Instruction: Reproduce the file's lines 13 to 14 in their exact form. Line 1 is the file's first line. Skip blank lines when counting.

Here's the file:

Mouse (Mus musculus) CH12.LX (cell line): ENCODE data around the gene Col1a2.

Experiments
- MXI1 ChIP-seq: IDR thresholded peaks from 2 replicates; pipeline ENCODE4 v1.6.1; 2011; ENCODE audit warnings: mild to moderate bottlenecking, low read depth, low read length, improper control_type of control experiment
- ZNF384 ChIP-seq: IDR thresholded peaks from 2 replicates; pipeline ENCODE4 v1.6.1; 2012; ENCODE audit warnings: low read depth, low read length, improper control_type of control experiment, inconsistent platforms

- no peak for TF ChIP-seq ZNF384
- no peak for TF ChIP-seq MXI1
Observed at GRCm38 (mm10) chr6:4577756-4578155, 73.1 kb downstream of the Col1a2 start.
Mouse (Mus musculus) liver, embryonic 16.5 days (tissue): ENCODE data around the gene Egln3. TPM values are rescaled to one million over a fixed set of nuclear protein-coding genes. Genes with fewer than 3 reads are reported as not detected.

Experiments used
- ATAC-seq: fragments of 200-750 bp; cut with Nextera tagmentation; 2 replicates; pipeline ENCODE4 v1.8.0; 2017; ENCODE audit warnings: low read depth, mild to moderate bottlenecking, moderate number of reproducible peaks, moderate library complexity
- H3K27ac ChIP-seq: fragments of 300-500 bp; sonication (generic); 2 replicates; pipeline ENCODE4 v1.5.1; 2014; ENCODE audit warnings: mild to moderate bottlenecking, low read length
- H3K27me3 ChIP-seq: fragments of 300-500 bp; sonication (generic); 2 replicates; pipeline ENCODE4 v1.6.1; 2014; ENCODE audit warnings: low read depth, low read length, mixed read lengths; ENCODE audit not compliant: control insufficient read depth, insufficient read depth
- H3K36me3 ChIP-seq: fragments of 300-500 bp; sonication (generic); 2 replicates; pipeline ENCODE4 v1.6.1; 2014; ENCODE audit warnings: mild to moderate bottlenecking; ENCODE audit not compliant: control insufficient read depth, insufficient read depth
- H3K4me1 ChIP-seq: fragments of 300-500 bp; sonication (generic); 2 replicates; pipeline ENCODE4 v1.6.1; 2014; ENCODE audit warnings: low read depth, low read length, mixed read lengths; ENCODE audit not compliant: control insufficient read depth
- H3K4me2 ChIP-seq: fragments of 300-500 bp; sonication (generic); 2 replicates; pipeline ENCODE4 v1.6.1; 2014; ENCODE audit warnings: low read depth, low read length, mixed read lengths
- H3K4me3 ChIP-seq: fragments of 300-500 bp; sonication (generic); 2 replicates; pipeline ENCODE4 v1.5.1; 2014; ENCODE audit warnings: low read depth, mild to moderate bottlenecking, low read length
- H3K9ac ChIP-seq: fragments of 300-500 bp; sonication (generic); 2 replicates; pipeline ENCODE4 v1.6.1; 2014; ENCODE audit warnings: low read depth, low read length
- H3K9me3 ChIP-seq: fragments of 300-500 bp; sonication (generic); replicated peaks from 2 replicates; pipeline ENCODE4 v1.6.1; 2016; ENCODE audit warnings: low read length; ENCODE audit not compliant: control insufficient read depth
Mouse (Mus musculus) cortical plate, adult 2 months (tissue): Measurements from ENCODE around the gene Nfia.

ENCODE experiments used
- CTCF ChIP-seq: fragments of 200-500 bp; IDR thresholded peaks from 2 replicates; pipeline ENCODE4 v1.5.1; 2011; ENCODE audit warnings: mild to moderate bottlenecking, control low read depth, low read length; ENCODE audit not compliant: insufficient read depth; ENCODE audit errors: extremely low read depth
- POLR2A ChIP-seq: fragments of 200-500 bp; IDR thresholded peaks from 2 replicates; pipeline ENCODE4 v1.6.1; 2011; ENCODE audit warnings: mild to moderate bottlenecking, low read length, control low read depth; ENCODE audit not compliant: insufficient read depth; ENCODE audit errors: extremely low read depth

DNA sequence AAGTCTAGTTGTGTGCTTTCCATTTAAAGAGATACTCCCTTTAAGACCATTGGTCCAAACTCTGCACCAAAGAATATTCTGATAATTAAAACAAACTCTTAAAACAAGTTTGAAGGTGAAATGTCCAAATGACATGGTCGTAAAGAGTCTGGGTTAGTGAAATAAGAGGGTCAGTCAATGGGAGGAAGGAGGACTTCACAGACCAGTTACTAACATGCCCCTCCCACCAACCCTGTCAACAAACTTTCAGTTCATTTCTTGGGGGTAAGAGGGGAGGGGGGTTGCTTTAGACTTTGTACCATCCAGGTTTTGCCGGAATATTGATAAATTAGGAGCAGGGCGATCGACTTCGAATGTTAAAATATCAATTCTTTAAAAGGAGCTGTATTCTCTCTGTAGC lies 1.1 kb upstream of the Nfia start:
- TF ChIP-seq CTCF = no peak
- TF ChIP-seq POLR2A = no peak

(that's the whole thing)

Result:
- H3K36me3 ChIP-seq: fragments of 300-500 bp; sonication (generic); 2 replicates; pipeline ENCODE4 v1.6.1; 2014; ENCODE audit warnings: mild to moderate bottlenecking; ENCODE audit not compliant: control insufficient read depth, insufficient read depth
- H3K4me1 ChIP-seq: fragments of 300-500 bp; sonication (generic); 2 replicates; pipeline ENCODE4 v1.6.1; 2014; ENCODE audit warnings: low read depth, low read length, mixed read lengths; ENCODE audit not compliant: control insufficient read depth